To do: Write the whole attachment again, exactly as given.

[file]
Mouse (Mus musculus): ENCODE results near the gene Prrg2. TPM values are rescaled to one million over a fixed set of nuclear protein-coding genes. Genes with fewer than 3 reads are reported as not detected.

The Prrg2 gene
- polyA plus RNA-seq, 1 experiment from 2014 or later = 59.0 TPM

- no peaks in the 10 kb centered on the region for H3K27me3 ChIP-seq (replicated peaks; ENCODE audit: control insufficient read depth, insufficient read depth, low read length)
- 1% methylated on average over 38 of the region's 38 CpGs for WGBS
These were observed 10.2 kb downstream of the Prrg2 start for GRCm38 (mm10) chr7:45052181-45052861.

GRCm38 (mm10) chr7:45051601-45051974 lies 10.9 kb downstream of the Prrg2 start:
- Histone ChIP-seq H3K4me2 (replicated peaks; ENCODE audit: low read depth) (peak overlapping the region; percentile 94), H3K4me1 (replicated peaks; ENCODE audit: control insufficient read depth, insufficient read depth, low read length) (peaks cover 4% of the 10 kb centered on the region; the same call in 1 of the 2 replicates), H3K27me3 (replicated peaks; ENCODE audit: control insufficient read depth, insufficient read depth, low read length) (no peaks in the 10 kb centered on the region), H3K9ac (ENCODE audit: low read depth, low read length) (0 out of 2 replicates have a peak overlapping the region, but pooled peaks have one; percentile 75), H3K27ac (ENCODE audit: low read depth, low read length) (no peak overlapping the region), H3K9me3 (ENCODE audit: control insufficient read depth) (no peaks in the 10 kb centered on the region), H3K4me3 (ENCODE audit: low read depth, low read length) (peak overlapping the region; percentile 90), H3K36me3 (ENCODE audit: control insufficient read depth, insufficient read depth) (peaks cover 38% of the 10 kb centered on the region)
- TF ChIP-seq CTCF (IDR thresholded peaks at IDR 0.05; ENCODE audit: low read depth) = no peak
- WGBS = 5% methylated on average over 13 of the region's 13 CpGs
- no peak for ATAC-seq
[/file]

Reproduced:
Mouse (Mus musculus): ENCODE results near the gene Prrg2. TPM values are rescaled to one million over a fixed set of nuclear protein-coding genes. Genes with fewer than 3 reads are reported as not detected.

The Prrg2 gene
- polyA plus RNA-seq, 1 experiment from 2014 or later = 59.0 TPM

- no peaks in the 10 kb centered on the region for H3K27me3 ChIP-seq (replicated peaks; ENCODE audit: control insufficient read depth, insufficient read depth, low read length)
- 1% methylated on average over 38 of the region's 38 CpGs for WGBS
These were observed 10.2 kb downstream of the Prrg2 start for GRCm38 (mm10) chr7:45052181-45052861.

GRCm38 (mm10) chr7:45051601-45051974 lies 10.9 kb downstream of the Prrg2 start:
- Histone ChIP-seq H3K4me2 (replicated peaks; ENCODE audit: low read depth) (peak overlapping the region; percentile 94), H3K4me1 (replicated peaks; ENCODE audit: control insufficient read depth, insufficient read depth, low read length) (peaks cover 4% of the 10 kb centered on the region; the same call in 1 of the 2 replicates), H3K27me3 (replicated peaks; ENCODE audit: control insufficient read depth, insufficient read depth, low read length) (no peaks in the 10 kb centered on the region), H3K9ac (ENCODE audit: low read depth, low read length) (0 out of 2 replicates have a peak overlapping the region, but pooled peaks have one; percentile 75), H3K27ac (ENCODE audit: low read depth, low read length) (no peak overlapping the region), H3K9me3 (ENCODE audit: control insufficient read depth) (no peaks in the 10 kb centered on the region), H3K4me3 (ENCODE audit: low read depth, low read length) (peak overlapping the region; percentile 90), H3K36me3 (ENCODE audit: control insufficient read depth, insufficient read depth) (peaks cover 38% of the 10 kb centered on the region)
- TF ChIP-seq CTCF (IDR thresholded peaks at IDR 0.05; ENCODE audit: low read depth) = no peak
- WGBS = 5% methylated on average over 13 of the region's 13 CpGs
- no peak for ATAC-seq